Butler Does It By working hard at last, La Salle's Rasual Butler has made himself a pro prospect

March 04, 2002

Rasual Butler was always one of those players who thought he was
working hard but didn't really know the meaning of the phrase.
He was a big-time prospect coming out of Philadelphia's Roman
Catholic High in 1998 and was intensely recruited by Maryland.
The Terrapins, however, also liked swingman Danny Miller from
Rancocas Valley Regional High in Mount Holly, N.J., and when
they got an early commitment from Miller, Butler settled for La
Salle, because it was close to home. At 6'7" and with a sweet
shooting stroke, he was named first-team All-Atlantic 10 as a
junior last season, averaging 22.1 points a game, but he took so
many shots--many of them ill-advised--that he earned a
reputation as a gunner, a stigma his 40.2% shooting did nothing
to diminish.

Then he spent two weeks in Houston last summer working out with
Rockets guard Cuttino Mobley, an old pal from Philly, and he
learned the meaning of hard work. The two played ball for
several hours each day, with Mobley never letting up on Butler.
They spent mornings and evenings focusing on drills and
afternoons playing pickup games. When they weren't on the court,
they broke down videotapes of NBA games and talked about how a
player fulfills his potential. "Cuttino told me everybody at the
next level can score, but there's also rebounding, defense and
passing," says Butler. "He constantly talked to me about
improving and said that from where we come from, it's nothing
for us to work this hard."

Butler took the lessons to heart, and the results have been
stunning. Through Sunday his scoring was down, to 21.0 points a
game, but nearly every other stat was up. His rebounding had
gone from 6.4 a game to 9.1. His three-point attempts had
decreased, and his shooting percentage had increased. He was
also on pace for many more blocks and several more steals than a
year ago. "He's a more complete player now," said Penn coach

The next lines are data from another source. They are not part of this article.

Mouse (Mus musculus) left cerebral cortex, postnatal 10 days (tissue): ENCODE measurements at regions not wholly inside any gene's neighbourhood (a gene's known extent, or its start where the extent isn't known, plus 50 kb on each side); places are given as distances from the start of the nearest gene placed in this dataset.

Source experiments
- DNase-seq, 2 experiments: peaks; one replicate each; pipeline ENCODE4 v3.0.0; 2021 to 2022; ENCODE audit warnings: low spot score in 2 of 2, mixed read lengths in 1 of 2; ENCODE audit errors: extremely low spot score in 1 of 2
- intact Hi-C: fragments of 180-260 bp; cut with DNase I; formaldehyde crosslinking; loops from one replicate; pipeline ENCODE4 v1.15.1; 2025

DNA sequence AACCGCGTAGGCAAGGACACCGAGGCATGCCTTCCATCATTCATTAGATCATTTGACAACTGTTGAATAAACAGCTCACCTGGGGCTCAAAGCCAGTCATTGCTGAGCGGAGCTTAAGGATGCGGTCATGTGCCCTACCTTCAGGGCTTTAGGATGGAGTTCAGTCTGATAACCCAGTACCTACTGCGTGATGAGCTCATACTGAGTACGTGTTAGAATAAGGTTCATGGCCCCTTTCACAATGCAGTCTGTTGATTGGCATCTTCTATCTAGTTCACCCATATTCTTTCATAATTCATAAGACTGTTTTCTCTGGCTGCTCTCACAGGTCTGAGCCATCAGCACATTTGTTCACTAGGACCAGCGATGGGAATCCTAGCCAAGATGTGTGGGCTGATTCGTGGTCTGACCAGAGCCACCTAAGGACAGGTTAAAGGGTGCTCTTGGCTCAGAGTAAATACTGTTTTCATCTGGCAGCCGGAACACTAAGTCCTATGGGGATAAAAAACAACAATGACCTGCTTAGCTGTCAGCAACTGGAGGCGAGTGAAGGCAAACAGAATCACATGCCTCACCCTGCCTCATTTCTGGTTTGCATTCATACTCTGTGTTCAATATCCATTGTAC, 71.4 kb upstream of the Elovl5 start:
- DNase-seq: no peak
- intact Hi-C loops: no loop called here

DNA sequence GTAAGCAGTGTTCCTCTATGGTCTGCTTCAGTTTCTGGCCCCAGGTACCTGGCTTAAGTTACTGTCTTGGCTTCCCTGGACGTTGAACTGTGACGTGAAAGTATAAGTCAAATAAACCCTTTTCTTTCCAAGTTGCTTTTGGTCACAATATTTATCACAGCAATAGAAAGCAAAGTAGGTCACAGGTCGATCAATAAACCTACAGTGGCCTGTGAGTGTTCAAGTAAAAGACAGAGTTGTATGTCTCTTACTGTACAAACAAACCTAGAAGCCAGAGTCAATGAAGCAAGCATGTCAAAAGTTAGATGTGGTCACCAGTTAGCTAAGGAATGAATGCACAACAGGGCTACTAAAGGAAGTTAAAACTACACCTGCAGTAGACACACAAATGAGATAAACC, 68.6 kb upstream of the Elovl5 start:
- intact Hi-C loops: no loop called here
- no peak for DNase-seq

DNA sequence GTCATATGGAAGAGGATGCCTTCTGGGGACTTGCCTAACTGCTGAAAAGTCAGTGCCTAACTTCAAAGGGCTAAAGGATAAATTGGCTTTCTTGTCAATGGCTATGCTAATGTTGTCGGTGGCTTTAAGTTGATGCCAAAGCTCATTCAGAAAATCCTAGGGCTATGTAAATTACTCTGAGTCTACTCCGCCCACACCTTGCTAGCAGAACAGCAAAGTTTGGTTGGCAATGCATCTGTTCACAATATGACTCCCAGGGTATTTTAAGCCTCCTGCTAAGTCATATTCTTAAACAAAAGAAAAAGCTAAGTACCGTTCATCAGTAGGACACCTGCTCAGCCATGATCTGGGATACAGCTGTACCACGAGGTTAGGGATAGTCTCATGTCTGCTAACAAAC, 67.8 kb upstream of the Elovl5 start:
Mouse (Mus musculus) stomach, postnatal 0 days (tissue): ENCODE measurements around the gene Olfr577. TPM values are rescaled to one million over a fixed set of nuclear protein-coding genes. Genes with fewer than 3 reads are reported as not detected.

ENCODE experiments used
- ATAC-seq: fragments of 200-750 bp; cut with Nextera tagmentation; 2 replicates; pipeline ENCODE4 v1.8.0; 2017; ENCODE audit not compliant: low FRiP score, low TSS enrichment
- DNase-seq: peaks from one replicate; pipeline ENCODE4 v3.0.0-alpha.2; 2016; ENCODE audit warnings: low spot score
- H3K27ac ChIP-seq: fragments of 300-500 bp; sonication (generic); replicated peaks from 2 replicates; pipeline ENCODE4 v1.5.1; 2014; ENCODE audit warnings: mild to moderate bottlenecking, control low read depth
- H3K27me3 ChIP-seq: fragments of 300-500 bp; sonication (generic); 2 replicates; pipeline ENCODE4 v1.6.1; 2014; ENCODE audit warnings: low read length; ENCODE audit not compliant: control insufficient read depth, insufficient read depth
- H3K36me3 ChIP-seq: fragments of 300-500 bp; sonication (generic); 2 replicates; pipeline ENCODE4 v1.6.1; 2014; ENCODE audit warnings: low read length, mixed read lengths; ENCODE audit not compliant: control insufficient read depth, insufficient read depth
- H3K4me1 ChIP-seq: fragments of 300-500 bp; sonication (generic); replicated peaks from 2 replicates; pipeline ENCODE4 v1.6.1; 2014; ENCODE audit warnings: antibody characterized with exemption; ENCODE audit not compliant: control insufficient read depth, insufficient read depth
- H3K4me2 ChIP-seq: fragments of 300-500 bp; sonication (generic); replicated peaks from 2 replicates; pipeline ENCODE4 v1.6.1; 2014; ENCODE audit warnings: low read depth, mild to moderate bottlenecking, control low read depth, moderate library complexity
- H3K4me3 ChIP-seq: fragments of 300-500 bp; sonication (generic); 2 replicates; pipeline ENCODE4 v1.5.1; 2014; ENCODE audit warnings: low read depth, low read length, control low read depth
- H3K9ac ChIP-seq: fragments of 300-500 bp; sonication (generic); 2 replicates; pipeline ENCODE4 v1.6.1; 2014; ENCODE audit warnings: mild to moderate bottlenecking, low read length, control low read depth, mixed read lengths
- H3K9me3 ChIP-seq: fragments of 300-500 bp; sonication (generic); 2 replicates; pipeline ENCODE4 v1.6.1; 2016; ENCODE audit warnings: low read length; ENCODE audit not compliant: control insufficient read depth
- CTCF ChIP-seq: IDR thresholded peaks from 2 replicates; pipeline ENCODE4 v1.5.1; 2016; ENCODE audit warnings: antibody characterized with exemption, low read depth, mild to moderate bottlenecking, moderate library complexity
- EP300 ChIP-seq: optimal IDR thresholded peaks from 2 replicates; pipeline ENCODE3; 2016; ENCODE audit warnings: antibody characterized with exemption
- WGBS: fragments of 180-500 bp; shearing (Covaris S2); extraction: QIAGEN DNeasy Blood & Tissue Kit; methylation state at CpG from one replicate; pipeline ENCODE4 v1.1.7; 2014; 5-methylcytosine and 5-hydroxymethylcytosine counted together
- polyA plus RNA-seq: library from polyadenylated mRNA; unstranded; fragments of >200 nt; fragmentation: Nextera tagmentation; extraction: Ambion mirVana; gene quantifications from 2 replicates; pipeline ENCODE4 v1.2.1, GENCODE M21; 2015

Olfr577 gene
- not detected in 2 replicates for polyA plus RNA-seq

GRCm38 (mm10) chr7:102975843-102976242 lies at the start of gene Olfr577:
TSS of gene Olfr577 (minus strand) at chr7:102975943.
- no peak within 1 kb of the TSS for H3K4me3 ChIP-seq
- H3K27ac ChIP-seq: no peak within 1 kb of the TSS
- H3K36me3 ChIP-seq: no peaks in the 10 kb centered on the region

Fran Dunphy after Butler scored 30 points and had 11 rebounds in
an 81-76 overtime loss to the Quakers on Jan. 29. "He has a
better understanding of what the game is all about."

"I've matured a lot, and I'm taking responsibility for things on
the court more," says Butler, who scored a career-high 44 points
in a 77-64 win over Rhode Island last Saturday. "I'm trying to
play under control and show I have a good basketball IQ."

What Butler learned from Mobley has been reinforced by
first-year Explorers coach Billy Hahn, who had first met Butler
while recruiting him for Maryland, where Hahn was an assistant
the last 12 seasons. In his initial meeting with Butler upon
taking the La Salle job, Hahn told him he'd have to improve his
game. Hahn knew that the Explorers would be inexperienced--their
starting lineup includes a junior transfer, one sophomore and
one freshman--and that Butler would have to provide leadership.
Butler accepted the challenge, and, says Hahn, "the NBA scouts
all say they can't believe this is the same kid they saw last
year."

With a 13-14 record through Sunday, La Salle has no chance to go
to the NCAA tournament unless it wins the Atlantic 10
tournament, so Butler's college career will more than likely
soon be over. But he'll leave as the Explorers' best player
since Lionel (L-Train) Simmons, who played from 1986-87 to
1989-90, and many NBA scouts project Butler as a first-round
draft pick. A few weeks ago Fordham coach Bob Hill, who formerly
guided the San Antonio Spurs, the Indiana Pacers and the New
York Knicks, pulled Butler aside after the Rams beat the
Explorers and commended him on his play, telling him, "Don't
change a thing you're doing."

Hill needn't worry. Given his success, Butler doesn't plan on
reverting to his old ways.

COLOR PHOTO: STEVEN FREEMAN

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